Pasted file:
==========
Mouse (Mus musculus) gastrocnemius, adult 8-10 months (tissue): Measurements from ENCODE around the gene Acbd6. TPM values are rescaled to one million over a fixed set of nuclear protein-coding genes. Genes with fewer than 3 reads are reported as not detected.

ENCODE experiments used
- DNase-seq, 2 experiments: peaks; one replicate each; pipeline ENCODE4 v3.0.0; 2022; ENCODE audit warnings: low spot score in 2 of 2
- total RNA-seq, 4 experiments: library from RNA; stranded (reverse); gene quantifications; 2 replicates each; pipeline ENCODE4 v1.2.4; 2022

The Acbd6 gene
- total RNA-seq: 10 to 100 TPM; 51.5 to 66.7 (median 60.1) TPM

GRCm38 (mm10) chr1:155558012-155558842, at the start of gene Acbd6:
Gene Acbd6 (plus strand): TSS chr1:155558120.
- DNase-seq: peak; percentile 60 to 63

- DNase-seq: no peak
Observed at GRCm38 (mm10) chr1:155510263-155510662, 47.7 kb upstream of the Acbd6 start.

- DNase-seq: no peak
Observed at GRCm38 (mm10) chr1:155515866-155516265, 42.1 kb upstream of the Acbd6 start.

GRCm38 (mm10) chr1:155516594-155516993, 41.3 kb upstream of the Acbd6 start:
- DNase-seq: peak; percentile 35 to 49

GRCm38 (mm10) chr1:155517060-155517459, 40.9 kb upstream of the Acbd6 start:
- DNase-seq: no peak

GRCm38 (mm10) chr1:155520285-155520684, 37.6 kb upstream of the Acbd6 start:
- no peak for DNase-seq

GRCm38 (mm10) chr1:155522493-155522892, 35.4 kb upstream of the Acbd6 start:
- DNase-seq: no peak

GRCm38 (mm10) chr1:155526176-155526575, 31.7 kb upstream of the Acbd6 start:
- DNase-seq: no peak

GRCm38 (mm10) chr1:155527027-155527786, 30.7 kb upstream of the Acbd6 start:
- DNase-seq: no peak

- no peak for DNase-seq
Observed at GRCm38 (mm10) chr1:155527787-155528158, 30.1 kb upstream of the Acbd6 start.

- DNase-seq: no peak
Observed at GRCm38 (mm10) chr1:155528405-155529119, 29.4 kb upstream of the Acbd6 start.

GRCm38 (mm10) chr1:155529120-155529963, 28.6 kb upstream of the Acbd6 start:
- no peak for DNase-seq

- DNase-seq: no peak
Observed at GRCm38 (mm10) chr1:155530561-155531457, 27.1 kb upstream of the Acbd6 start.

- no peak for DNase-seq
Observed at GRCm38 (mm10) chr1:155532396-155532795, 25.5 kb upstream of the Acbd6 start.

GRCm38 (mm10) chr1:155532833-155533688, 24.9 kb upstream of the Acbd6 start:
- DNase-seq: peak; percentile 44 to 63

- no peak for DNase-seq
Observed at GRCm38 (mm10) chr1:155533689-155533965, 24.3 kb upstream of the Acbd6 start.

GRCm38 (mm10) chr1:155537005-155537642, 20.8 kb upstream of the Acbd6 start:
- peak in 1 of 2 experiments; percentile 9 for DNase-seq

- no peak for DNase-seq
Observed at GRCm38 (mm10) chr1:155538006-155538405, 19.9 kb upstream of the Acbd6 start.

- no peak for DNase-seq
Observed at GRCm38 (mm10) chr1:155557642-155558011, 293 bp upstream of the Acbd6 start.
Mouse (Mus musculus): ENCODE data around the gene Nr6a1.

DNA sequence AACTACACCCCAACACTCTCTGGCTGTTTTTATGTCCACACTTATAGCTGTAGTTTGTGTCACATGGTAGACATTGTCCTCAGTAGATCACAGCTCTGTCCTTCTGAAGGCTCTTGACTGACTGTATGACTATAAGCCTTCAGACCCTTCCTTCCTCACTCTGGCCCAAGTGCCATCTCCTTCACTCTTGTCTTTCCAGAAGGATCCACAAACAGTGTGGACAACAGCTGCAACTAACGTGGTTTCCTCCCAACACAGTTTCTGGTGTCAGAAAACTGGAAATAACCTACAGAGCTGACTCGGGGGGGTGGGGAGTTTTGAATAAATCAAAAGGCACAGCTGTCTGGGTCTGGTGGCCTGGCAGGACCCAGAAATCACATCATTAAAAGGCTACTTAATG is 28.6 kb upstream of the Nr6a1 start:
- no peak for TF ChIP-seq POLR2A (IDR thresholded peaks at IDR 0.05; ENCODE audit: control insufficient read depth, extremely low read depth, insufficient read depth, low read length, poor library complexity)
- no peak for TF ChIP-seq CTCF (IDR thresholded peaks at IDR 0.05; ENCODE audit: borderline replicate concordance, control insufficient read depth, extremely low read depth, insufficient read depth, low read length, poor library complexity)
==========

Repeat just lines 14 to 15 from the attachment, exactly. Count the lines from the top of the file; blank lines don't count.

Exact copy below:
GRCm38 (mm10) chr1:155516594-155516993, 41.3 kb upstream of the Acbd6 start:
- DNase-seq: peak; percentile 35 to 49